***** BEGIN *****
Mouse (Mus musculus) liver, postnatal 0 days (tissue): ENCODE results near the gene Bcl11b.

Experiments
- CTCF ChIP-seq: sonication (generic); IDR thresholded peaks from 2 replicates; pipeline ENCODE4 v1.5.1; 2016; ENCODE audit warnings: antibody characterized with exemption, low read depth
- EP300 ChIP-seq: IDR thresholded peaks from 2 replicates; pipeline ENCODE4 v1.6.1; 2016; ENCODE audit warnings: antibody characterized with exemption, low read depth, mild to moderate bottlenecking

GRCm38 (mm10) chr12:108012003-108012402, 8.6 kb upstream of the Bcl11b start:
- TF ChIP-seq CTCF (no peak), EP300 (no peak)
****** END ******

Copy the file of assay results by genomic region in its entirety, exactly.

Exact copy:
Mouse (Mus musculus) liver, postnatal 0 days (tissue): ENCODE results near the gene Bcl11b.

Experiments
- CTCF ChIP-seq: sonication (generic); IDR thresholded peaks from 2 replicates; pipeline ENCODE4 v1.5.1; 2016; ENCODE audit warnings: antibody characterized with exemption, low read depth
- EP300 ChIP-seq: IDR thresholded peaks from 2 replicates; pipeline ENCODE4 v1.6.1; 2016; ENCODE audit warnings: antibody characterized with exemption, low read depth, mild to moderate bottlenecking

GRCm38 (mm10) chr12:108012003-108012402, 8.6 kb upstream of the Bcl11b start:
- TF ChIP-seq CTCF (no peak), EP300 (no peak)